Leveson inquiry will be a farce if it doesn't deal harshly with BBC bias

The BBC is the most powerful media outlet in Britain. But it is far too big and blatantly Left-wing.

Leveson must get a grip on the BBC and its biased reporting
The Commentator
On 13 June 2012 06:20

There are some who say the Leveson Inquiry into the "culture, practices and ethics" of the British media is too wide ranging as it is. But if we are to get to the heart of what is going on it would be an absurdity not seriously to address the role and influence of the single biggest and most powerful media outlet in Britain, the BBC.

We do not mean to be ideological about this. Though always inclined heavily in the direction of free markets and private property, we are not necessarily opposed to state broadcasting as an item ensuring cultural continuity, as long as it is tightly focused, relatively small and scrupulously unbiased.

The problem is that the BBC fails on all three counts. It is all over the place in terms of what it offers up as content: there is no argument whatsoever for a state broadcaster putting out soap operas like Eastenders, for example. It is gigantic in size and scope: holding huge sections of the market in local, regional and national radio and television, as well as the internet.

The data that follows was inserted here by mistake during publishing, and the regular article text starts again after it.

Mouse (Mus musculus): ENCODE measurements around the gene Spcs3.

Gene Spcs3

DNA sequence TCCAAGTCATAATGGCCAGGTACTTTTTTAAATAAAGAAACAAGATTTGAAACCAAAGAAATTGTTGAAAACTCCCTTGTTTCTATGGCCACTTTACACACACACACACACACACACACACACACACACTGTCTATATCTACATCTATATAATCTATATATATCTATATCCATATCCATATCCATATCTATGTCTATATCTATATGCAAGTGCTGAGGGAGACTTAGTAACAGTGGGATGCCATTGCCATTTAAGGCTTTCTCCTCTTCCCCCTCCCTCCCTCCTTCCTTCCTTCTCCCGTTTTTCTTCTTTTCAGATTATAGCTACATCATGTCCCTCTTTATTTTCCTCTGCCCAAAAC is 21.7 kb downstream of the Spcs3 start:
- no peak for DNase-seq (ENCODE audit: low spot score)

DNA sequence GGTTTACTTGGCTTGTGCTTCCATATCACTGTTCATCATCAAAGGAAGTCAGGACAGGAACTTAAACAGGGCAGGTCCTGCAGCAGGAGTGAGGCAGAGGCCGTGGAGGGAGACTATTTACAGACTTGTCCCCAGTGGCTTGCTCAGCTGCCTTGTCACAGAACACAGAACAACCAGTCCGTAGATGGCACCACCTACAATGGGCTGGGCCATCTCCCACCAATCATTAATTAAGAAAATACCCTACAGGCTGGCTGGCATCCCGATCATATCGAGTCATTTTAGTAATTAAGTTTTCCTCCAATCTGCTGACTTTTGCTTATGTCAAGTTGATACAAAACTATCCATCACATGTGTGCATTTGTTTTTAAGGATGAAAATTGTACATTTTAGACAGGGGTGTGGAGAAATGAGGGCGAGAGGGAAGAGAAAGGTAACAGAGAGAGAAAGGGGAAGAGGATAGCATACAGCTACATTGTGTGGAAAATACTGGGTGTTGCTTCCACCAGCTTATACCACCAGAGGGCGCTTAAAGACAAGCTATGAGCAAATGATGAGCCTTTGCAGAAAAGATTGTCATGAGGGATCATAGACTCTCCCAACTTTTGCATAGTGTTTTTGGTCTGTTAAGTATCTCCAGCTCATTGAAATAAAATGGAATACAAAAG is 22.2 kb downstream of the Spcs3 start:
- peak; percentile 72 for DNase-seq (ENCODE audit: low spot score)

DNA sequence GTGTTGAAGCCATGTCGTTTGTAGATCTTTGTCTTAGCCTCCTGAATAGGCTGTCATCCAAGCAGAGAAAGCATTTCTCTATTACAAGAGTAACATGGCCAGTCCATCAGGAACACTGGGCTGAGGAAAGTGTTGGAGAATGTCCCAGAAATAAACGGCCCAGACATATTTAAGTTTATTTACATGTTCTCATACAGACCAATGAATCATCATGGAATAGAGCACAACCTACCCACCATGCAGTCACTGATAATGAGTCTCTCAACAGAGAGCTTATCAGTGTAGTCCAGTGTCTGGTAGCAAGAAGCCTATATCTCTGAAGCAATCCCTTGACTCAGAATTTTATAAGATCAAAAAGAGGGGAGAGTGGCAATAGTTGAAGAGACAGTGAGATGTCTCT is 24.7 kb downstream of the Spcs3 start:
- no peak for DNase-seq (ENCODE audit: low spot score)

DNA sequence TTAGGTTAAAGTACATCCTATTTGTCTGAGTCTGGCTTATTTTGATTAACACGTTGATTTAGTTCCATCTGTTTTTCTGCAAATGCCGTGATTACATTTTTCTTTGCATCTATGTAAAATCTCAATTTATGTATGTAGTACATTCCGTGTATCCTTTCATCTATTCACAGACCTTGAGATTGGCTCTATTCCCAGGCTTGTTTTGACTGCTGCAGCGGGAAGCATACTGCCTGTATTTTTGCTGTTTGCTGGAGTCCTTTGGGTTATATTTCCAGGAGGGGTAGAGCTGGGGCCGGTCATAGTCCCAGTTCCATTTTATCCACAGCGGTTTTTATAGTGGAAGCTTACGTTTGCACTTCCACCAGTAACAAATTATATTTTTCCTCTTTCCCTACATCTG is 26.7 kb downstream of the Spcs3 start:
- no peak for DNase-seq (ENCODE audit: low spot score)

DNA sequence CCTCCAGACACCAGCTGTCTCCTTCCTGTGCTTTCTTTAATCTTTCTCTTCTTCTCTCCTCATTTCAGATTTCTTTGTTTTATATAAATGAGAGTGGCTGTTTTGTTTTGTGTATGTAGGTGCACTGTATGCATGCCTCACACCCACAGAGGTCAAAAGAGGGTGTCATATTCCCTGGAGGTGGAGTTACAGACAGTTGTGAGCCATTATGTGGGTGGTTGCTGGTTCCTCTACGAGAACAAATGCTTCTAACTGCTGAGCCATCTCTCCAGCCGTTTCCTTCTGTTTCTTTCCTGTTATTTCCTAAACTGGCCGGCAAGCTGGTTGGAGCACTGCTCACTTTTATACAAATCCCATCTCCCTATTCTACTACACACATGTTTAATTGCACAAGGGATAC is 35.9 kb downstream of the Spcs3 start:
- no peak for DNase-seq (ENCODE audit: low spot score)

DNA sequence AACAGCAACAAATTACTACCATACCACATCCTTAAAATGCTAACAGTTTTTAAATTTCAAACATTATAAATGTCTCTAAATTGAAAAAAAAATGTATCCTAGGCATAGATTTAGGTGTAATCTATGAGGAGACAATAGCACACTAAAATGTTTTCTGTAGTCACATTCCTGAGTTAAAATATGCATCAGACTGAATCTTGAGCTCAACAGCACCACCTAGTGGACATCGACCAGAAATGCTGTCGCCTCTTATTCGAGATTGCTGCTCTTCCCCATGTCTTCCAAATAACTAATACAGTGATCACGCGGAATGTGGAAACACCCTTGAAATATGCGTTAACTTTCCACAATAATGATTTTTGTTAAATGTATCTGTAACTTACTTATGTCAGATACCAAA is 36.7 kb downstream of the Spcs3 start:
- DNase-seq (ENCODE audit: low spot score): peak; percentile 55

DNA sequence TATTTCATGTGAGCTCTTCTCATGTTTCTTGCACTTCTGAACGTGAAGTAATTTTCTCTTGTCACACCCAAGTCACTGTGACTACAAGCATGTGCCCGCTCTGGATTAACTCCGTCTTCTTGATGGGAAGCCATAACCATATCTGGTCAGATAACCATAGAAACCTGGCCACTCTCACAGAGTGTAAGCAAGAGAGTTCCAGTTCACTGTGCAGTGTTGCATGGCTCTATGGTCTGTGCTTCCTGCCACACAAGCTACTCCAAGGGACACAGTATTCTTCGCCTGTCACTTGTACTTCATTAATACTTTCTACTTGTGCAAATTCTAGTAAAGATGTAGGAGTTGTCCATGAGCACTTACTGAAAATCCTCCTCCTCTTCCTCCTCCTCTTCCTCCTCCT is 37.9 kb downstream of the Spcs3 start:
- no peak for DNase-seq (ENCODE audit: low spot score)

And it is plainly blatantly biased: as veteran BBC broadcaster Peter Sissons said in an article last year, "At the core of the BBC, in its very DNA, is a way of thinking that is firmly of the Left". He memorably added that "I lost count of the number of times I asked a producer for a brief on a story, only to be handed a copy of The Guardian and told ‘it’s all in there’"

It is the combination of the last two issues that most concerns us (the first is important in its own right but is not directly political). If the most powerful media outlet in Britain, an outlet so powerful it can set agendas for other broadcasters as well as the newspapers, is ripping off taxpayers to promote Leftist propaganda, that is of far greater significance than the way Rupert Murdoch and various British prime ministers may or may not have cozied up to each other.

Murdoch, after all, has backed parties of the Left and the Right, both Labour and Conservative. Although the BBC does not openly back Labour or the Lib-Dems, it plainly pushes an agenda which favours them over the Conservatives.

The extent of that agenda is revealed when one considers where it stands on some of the litmus test issues. Try the following as examples: Israel (deeply hostile); the EU (supportive); the United States (hostile, though less so if the country is run by a Leftist African-American); Islamism (in denial); climate change (alarmist); etc etc.

It's all so blatant that there's a danger of accepting it as part of the furniture and overlooking it.

That is precisely the danger that Lord Leveson must avoid.

If his inquiry does not deal with the role of the BBC and the way it abuses its enormous power, it will not be able to claim that it has truly investigated the "culture, practices and ethics" of the British media. And it will not be able to answer the key question with which Lord Leveson opened proceedings last November: "Who guards the guardians"?

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